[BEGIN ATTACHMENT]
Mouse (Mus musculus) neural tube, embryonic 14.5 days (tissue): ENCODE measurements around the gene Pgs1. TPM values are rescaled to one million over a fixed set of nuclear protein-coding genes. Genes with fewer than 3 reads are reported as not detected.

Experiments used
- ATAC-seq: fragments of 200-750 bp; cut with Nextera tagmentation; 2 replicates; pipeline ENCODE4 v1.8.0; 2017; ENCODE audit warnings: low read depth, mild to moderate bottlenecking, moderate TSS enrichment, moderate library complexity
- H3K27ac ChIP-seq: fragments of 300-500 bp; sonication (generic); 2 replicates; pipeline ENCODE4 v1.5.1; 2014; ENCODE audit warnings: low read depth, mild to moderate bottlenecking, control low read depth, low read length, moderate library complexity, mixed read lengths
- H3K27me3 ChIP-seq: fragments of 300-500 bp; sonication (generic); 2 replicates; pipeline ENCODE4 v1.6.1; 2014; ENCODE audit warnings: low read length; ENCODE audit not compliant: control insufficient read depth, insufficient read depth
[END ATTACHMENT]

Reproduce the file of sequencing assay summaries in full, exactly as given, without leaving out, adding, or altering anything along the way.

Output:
Mouse (Mus musculus) neural tube, embryonic 14.5 days (tissue): ENCODE measurements around the gene Pgs1. TPM values are rescaled to one million over a fixed set of nuclear protein-coding genes. Genes with fewer than 3 reads are reported as not detected.

Experiments used
- ATAC-seq: fragments of 200-750 bp; cut with Nextera tagmentation; 2 replicates; pipeline ENCODE4 v1.8.0; 2017; ENCODE audit warnings: low read depth, mild to moderate bottlenecking, moderate TSS enrichment, moderate library complexity
- H3K27ac ChIP-seq: fragments of 300-500 bp; sonication (generic); 2 replicates; pipeline ENCODE4 v1.5.1; 2014; ENCODE audit warnings: low read depth, mild to moderate bottlenecking, control low read depth, low read length, moderate library complexity, mixed read lengths
- H3K27me3 ChIP-seq: fragments of 300-500 bp; sonication (generic); 2 replicates; pipeline ENCODE4 v1.6.1; 2014; ENCODE audit warnings: low read length; ENCODE audit not compliant: control insufficient read depth, insufficient read depth